What was FDR's Gun-Control Strategy?
In an op-ed published on March 8, Bloomberg's Stephen Mihm outlined FDR's gun-control strategy, and the administration's attempt to prevent more killing sprees like the St. Valentine’s Day Massacre on February 14, 1929. While Nikolas Cruz isn't even remotely comparable to figures like Al Capone, the dates on which these shootings occurred highlight the fact that our country has been grappling with some of the same issues related to gun-control for close to a century. With that said, in the early 1930's the United States was facing increasingly powerful organized crime syndicates who found it easier to obtain more powerful weapons, such as sawed-off shotguns and machine guns. Below are takeaways from Mihm's observations as to how the FDR administration choose to tackle the problem. To read the full article, click here.
"During Prohibition in the 1920's, organized crime took control of much of the market in illegal booze. Many of these criminals, as well as run-of-the-mill bank robbers and other miscreants, began arming themselves. While handguns proved useful, many opted for more dangerous weaponry: sawed-off shotguns, sub-machine guns like the “Tommy” gun, and full-fledged machine guns."
"In 1926, the New York Times, chronicling the carnage, observed...in a rather eerie parallel to our own debate, that acquiring a machine gun was far too easy. Anyone who has the price can buy a machine gun or a hundred machine guns without hindrance. He is not required to show a certificate of good character to explain what he wants with such a weapon. The newspaper also took issue with the ability of the mentally ill to easily acquire machine guns."
"...as the Great Depression worsened, machine-gun toting criminals like John Dillinger became increasingly infamous. Newly elected President Franklin Roosevelt directed his new attorney general, Homer Cummings, to do something."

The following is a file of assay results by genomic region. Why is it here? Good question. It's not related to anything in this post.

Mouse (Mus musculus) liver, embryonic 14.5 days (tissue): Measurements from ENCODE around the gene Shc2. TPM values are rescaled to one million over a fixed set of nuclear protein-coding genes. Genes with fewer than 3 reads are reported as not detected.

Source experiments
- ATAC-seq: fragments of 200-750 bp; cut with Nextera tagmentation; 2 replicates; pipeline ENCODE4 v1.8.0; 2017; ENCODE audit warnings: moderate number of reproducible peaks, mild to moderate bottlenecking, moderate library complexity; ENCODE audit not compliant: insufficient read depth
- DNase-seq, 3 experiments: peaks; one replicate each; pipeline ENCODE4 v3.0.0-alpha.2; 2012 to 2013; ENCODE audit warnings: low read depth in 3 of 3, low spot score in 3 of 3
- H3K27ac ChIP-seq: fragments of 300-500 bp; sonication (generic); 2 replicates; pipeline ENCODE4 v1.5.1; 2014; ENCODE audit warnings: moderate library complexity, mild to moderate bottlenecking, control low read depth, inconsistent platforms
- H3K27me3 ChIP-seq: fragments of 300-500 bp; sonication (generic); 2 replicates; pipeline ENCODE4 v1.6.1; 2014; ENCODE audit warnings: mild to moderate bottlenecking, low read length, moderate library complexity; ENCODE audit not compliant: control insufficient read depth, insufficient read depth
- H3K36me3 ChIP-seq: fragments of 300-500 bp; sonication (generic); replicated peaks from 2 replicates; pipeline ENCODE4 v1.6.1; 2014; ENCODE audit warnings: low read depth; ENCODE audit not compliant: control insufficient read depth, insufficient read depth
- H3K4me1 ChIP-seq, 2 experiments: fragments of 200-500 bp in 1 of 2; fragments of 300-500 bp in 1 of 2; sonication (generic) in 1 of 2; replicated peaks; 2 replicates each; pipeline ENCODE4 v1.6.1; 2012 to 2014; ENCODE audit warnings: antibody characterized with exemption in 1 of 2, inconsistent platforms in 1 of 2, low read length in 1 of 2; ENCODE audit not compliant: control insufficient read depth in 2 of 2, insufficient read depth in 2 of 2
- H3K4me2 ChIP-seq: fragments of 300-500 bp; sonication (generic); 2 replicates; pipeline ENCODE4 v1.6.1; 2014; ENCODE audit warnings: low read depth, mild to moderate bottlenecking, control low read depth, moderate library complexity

"Cummings looked to...the Harrison Narcotics Tax Act of 1914, which imposed taxes on the production, distribution, and sale of opiates. Understanding full well that the power to tax was the power to destroy, Cummings proposed that Congress impose a $200 transfer tax each time someone bought or sold a machine gun -- or approximately $3,700 in today’s money."
"Thanks to this tax, the National Firearms Act of 1934 effectively doubled the cost of purchasing a machine gun" and "it also required that anyone who already had a machine gun to register it and pay the tax, too. Not surprisingly, most gangsters didn’t want to detail their arsenals to the IRS."
When police inevitably caught them with unregistered weapons, they would get charged with tax evasion and earn a prison bid -- even if it was impossible to prove they had committed any crimes with the weapon."
"...the feds [used this] to take down Capone [on] tax evasion charges. And like that strategy, the gun tax worked. The popularity of these weapons effectively collapsed."
While the National Firearms Act of 1934 effectively doubled the cost of purchasing a machine gun as noted above, the tax was not adjusted for inflation, and in fact remains at $200.